"There is a vast difference between feeling persecuted by loss or trauma and incorporating it into your life as processed and bearable"by Anna Blundy / November 17, 2016 / Leave a comment
“I’m depressed,” my patient said, settling into her chair with a big sigh and schlomping her bag down on the floor. Strange, because she smiled and said this in a social way, as though her favourite contestant had been voted off Strictly, rather than in any way that suggested chronic anxiety or immobile despair. “No, not depressed,” she corrected herself. “Sad.”
Ah, sad. Sad is great. Sad is a huge achievement. In Mourning and Melancholia, Freud talks about turning depression (melancholia) into ordinary sadness, and he outlines the differences (at some length). It can be a long and tortuous process (the transformation, not reading Freud) and at the end of it we’re still sad. This is a source of enormous disappointment to many, if not all, patients.
We go into therapy in the hope of ending up happy and content, our relationships sorted (please), finances in order (ha!), future rosy (yuh…). It can be fantastically irritating when, after years of working through, all the loss and thwarted desire is still there. There, but at last understood.
Staring at the ceiling on my own analyst’s couch, I remember saying: “I just want you to make it all okay.” Somehow this quiet intellectual man, after many years of training and his own long analysis, was supposed to resurrect my murdered father, pay my mortgage, find me a fulfilling career and a caring boyfriend and make my chaotic past bearable. I think he may actually have laughed at my request (a great rarity in the analytic setting—jollity is usually pretty thin on the ground).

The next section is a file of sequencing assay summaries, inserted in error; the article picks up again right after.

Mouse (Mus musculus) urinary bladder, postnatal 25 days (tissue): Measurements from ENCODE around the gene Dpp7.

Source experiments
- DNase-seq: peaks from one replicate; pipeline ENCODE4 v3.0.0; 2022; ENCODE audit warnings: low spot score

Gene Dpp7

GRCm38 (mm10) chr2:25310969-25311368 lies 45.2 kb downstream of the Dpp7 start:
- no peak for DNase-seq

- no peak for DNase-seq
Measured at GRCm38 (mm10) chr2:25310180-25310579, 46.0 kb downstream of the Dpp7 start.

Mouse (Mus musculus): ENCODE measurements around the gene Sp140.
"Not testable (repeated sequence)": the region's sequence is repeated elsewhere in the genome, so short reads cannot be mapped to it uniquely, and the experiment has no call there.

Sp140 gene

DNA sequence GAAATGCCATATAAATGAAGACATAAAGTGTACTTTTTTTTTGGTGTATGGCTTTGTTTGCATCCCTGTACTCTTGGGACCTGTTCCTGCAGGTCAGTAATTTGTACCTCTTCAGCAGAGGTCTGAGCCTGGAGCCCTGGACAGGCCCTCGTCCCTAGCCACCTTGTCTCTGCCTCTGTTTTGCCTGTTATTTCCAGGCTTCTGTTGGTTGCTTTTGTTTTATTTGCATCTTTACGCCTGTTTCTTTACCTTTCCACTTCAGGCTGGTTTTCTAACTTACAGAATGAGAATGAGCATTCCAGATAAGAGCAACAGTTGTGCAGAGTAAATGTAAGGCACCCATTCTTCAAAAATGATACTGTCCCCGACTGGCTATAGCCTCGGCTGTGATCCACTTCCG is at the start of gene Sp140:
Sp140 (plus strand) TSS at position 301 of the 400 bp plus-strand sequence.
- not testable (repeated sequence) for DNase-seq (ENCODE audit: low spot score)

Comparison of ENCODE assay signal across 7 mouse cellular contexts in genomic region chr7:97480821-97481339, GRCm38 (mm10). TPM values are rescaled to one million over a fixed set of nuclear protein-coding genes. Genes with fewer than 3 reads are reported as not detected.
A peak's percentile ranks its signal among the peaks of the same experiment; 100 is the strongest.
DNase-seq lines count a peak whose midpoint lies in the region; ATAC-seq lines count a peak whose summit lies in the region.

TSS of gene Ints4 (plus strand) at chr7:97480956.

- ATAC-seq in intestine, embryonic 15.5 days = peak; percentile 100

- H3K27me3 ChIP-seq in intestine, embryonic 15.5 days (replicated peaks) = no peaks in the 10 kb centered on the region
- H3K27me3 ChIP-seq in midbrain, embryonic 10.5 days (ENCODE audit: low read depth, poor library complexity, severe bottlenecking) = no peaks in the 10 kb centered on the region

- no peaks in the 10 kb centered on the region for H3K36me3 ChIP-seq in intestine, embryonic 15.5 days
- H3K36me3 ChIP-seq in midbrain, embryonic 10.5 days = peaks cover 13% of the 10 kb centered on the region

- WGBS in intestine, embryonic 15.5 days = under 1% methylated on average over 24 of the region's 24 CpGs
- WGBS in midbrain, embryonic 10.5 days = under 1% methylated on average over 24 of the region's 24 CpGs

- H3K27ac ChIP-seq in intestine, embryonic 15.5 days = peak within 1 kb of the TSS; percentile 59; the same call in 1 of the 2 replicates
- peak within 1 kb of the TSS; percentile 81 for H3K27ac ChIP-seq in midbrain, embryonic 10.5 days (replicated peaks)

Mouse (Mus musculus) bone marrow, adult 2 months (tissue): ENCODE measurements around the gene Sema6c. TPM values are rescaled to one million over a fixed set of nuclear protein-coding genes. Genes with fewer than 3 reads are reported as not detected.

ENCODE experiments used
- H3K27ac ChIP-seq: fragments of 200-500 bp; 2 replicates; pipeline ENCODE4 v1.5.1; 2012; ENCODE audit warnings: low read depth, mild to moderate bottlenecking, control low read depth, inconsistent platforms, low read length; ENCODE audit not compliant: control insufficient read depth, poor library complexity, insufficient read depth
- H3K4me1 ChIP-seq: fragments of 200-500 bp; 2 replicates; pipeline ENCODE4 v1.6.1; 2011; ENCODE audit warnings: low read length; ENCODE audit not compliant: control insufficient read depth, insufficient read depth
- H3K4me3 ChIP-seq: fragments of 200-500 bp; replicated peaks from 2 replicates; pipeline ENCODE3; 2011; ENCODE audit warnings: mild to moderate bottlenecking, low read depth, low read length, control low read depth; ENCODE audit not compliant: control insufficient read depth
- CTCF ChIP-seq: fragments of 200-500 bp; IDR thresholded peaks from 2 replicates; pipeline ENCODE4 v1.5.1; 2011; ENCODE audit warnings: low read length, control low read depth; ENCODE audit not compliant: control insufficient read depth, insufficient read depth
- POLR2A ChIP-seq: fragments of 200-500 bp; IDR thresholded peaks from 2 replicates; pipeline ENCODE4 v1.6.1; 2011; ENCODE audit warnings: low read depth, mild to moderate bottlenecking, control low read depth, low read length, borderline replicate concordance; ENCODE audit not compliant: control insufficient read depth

Anyway, it is strange to find myself so often now on the receiving end of these requests. “How do I get over it?” “How can I stop thinking about it?” “I just want to be happy.” I’m tempted to say, “You can’t,” “You won’t,” “It’s impossible,” all of which are true, but I suppose it is a tiny bit more complicated than that.
Because, of course, there is a vast difference between feeling persecuted by loss or trauma and incorporating it into your life as processed and bearable. A difference between turning something over and over in your mind like a kind of torture and thinking clearly about something. A difference between being depressed, confused, fragmented and being sad about something that has happened, but knowing what it is and how you feel.
Sometimes these differences seem small. These days I am jolted awake by a screaming nightmare, sweating and breathless, my feet hurting (“Perhaps you clench them?” my analyst once suggested) about once a fortnight or less. Before analysis it was every night, that’s if I slept at all. Not only that, but I now understand the origins of my nightmares. I get it—my feelings of chronic nocturnal unsafety obviously plague me at night.
So, this patient’s correction from depressed to sad (and it took me about a year to persuade her that she was depressed in the first place—she just presented a bad husband and wanted me to provide the tools to leave… “Oh, no problem. I have them right here under my chair…”) was actually one of these tectonic shifts that so pleasingly occur in therapy. Gradual and imperceptible as they happen, but actually a fundamental transformation.
Depression is a chronic reaction to a past that is often unknown to the conscious mind, but sadness is a reaction in the present to sad stuff. The difference between “I can’t stop crying and I don’t know why” and “My dog died so I am sad.” Therapy can’t protect us from life, but it can help us cope with it. That, annoyingly, really is as good as it gets.